Your child's cardiologist will help you create a long-term care program as your baby matures into childhood, the teen years and even adulthood. Most people who have had congenital heart disease repair will have an ongoing relationship with their cardiologist.

We'll prevent and treat any complications and will advise on daily-life issues, such as activity levels, nutrition and precautions related to pregnancy.

Coping and support

We understand that if your child is has Ebstein's anomaly, you'll have a lot of questions. How serious is this condition? Will surgery help my child? What's the long-term outlook? Boston Children's Hospital has a variety of resources at that may be helpful to your family:

  • patient education: Our nurses will be on hand to walk you through your child's treatment and help answer any questions you may have.
  • parent-to-parent: Want to talk with someone whose child has been treated for Ebstein's anomaly? We can often put you in touch with other families who've been down a similar road and can share their experiences. To request family-to-family support, talk with your child's health care team or contact The Center for Families.
  • faith-based support: If you and your family are in need of spiritual support, we can connect you with the Boston Children's chaplaincy. Our program includes nearly a dozen clergy representing Protestant, Jewish, Muslim, Roman Catholic and other faith traditions who will listen to you, pray with you and help you observe your own faith practices during your treatment experience.
  • social work and mental health professionals: Boston Children's social workers and mental health clinicians have helped many other families in your situation. We can offer counseling and assistance with a wide variety of issues, such as coping with your child's diagnosis, stresses relating to coping with illness and dealing with financial difficulties.
  • As your child reaches adulthood, you'll want him to know about our Boston Adult Congenital Heart and Pulmonary Hypertension Service (BACH). Boston Children's is a founding institution of BACH, an international center for excellence providing long-term inpatient and outpatient care and advanced therapeutic options as needed for congenital heart disease patients as they reach and progress through adulthood.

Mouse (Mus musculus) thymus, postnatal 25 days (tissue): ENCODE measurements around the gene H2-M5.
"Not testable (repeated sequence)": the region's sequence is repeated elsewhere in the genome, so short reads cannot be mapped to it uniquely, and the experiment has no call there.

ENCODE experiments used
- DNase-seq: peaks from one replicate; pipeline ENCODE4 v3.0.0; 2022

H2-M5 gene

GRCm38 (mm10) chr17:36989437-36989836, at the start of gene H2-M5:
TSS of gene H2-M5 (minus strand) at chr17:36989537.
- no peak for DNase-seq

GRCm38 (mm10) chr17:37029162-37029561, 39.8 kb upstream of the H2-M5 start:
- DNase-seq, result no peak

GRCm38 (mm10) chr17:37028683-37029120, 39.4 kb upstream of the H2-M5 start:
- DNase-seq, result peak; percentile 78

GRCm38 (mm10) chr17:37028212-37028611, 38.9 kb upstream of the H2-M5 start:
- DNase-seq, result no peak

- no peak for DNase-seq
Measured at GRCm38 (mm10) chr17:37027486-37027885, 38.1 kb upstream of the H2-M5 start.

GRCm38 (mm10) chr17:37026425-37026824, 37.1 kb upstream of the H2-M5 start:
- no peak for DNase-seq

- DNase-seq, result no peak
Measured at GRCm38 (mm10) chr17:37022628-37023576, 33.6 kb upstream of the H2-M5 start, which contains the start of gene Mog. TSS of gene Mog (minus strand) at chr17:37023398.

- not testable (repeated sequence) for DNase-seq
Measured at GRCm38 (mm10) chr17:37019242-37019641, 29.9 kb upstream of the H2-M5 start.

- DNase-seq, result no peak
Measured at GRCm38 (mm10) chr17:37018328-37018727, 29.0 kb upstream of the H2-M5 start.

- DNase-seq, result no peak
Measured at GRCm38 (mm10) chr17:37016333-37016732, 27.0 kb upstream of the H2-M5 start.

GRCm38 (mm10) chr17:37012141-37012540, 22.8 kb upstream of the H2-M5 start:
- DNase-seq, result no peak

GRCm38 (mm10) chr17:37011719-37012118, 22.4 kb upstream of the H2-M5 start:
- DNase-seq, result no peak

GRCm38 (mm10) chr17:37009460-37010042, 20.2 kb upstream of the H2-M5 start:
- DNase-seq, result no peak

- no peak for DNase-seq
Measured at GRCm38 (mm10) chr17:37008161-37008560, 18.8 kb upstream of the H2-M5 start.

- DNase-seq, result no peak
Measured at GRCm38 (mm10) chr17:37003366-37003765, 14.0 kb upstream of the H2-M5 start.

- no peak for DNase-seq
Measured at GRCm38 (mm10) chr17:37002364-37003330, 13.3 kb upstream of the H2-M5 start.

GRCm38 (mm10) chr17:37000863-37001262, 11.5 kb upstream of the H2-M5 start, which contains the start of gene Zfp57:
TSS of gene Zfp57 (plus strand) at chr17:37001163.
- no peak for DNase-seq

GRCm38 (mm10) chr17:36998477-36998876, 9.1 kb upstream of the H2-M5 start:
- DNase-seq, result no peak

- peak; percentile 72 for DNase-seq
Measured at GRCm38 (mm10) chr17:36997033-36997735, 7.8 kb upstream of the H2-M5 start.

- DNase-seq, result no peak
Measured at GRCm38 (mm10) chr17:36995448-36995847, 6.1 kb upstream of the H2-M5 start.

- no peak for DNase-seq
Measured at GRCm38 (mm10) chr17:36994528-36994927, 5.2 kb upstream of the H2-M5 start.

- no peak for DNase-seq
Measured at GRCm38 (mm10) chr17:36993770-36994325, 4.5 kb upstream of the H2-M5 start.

To find out more, visit the Family resources page of Boston Children's For Patients and Families site.

Boston Children's Development of Interventional Catheterization

You'll be comforted to know that Boston Children's pioneered the use of interventional catheterization for many congenital heart defects and is a leader in the use of this procedure.

Keep family and friends up to date during your child's treatment by creating a free Children's Carepage.

Boston Children's Heart Care Center

The Heart Care Center at Boston Children's is one of the largest pediatric heart programs in the United States. Our staff of more than 80 pediatric cardiac specialists cares for thousands of children and adults with congenital and acquired heart defects each year, from simple to complex cases. We have experience treating rare heart problems—with results that are among the best in the world.


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We are grateful to have been ranked #1 on U.S. News & World Report's list of the best children's hospitals in the nation for the third year in a row, an honor we could not have achieved without the patients and families who inspire us to do our very best for them. Thanks to you, Boston Children's is a place where we can write the greatest children's stories ever told.”
- Sandra L. Fenwick, President and CEO

Boston Children's Hospital 300 Longwood Avenue, Boston, MA 02115 617-355-6000 | 800-355-7944